Settling down to watch the series, however, I soon realised that no scoffing would be taking place. For one thing, Broken is hugely involving, its Dickensian plot (no spoilers here) as plausible as it is macabre. For another, in the present circumstances, its script seems to be rather daring. Not only is Father Michael Kerrigan shown – cover my eyes with the collected works of Richard Dawkins! – to be a good and conscientious priest, but his faith is depicted as a fine and useful thing. If he brings his besieged parishioners solace, he is sure to be carrying vouchers for the food bank as well.

The flashbacks from which he suffers – in which his mammy can be heard calling him a “dirty, filthy beast” and a spiteful old priest is seen applying a cane to his hand – are undoubtedly clichéd. But they are also a device. Forty years on, he is happy to nurse his dying mother, and his love for God is undimmed: two facts that are not, of course, unrelated. How weirdly bold for a television series to set its face against the consensus that denigrates all things Christian as it never would any other faith.

I don’t for a minute buy Anna Friel as Christina, the gobby, broke single mother Kerrigan is determined to help. Even when covered in bruises – a bust-up at the betting shop – Friel manages to look glossy, and she never, ever quits acting (with a capital A), which is a drag. But Bean is such a revelation, I was able to ignore the voice in my head which kept insisting that a Catholic priest as young as he is – in this realm, “young” is a couple of years shy of 60 – would surely be Polish or African (I’m not a Catholic but I am married to one, for which reason I occasionally go to Mass).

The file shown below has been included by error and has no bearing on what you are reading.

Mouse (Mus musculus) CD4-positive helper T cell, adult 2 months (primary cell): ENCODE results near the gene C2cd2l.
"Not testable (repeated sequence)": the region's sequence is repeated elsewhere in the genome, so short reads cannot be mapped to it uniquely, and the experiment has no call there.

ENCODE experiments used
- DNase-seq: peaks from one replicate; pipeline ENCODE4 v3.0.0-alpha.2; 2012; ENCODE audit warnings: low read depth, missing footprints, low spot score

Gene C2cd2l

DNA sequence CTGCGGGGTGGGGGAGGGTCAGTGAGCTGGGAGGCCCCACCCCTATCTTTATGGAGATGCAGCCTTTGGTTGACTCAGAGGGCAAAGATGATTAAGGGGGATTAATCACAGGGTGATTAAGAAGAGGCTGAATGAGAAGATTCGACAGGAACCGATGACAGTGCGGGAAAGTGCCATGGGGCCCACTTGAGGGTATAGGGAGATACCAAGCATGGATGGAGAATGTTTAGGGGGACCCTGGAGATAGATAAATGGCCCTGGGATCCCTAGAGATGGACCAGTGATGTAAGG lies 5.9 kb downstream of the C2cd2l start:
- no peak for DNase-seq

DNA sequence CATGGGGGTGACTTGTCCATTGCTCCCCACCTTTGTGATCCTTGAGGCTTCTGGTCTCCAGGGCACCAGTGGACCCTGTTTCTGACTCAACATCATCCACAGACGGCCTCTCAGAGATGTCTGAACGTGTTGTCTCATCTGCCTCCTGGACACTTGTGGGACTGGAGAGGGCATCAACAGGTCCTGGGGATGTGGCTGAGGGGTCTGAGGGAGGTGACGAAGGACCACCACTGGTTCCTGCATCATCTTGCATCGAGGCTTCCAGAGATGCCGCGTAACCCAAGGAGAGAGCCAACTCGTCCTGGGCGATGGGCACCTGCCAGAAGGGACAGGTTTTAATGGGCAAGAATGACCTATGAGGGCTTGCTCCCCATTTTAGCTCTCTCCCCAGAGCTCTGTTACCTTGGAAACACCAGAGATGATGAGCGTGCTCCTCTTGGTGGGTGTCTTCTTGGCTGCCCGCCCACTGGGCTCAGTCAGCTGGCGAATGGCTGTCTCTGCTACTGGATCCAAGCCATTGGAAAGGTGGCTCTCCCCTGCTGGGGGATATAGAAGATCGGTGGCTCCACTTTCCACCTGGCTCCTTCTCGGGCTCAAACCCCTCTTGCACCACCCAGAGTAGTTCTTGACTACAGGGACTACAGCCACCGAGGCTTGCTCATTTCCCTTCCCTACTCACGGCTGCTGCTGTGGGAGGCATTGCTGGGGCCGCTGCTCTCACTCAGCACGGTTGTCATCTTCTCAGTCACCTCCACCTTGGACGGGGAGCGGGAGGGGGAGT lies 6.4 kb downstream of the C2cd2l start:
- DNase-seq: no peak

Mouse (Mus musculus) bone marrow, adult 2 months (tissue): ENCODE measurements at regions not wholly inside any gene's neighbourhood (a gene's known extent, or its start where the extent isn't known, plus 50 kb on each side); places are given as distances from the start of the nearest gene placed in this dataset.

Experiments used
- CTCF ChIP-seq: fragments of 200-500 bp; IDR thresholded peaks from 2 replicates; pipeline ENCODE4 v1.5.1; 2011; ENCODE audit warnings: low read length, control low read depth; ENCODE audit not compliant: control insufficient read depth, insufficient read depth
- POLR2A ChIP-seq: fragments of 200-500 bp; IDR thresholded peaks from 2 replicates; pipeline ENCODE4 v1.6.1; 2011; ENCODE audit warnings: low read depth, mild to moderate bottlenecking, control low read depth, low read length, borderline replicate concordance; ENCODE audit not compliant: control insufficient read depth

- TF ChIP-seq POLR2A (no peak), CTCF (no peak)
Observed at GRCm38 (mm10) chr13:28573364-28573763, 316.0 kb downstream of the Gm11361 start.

He plays Kerrigan, whose overwhelming desire to be kind sometimes makes him cack-handed, with great gentleness, but also with an uninflected ordinariness that is completely convincing. Part of the problem (my problem, at least) with Communion is the lack of rhetorical passion in most priests’ voices, something he captures perfectly. One other thing: Line of Duty fans need to know that Adrian Dunbar – aka Ted Hastings – can also be seen here wearing a dog collar, and that he looks almost as good in it as he does in police uniform.

On Channel 4 The Trial: A Murder in the Family was an experiment in the shape of a murder trial in which the defendant – a university lecturer accused of strangling his estranged wife – and all the witnesses were actors but the lawyers and “jury” were real. Over five consecutive nights (21-25 May, 9pm), I found it pretty tiresome listening to jury members tell the camera what they made of this or that bit of evidence.

Get on with it, I thought, longing again for the return of Peter Moffat’s Silk. But I adored the lawyers, particularly the lead ­defence barrister, John Ryder, QC. What an actor. Sentences left his mouth fully formed, as smooth as they were savage, his charm only just veiling his mighty ruthlessness. Drooling at this performance – which was not, in one sense, a performance at all – I found myself thinking that if more priests came over like barristers, our dying churches might be standing room only.

Rachel Cooke trained as a reporter on The Sunday Times. She is now a writer at The Observer. In the 2006 British Press Awards, she was named Interviewer of the Year.

This article first appeared in the 25 May 2017 issue of the New Statesman, Why Islamic State targets Britain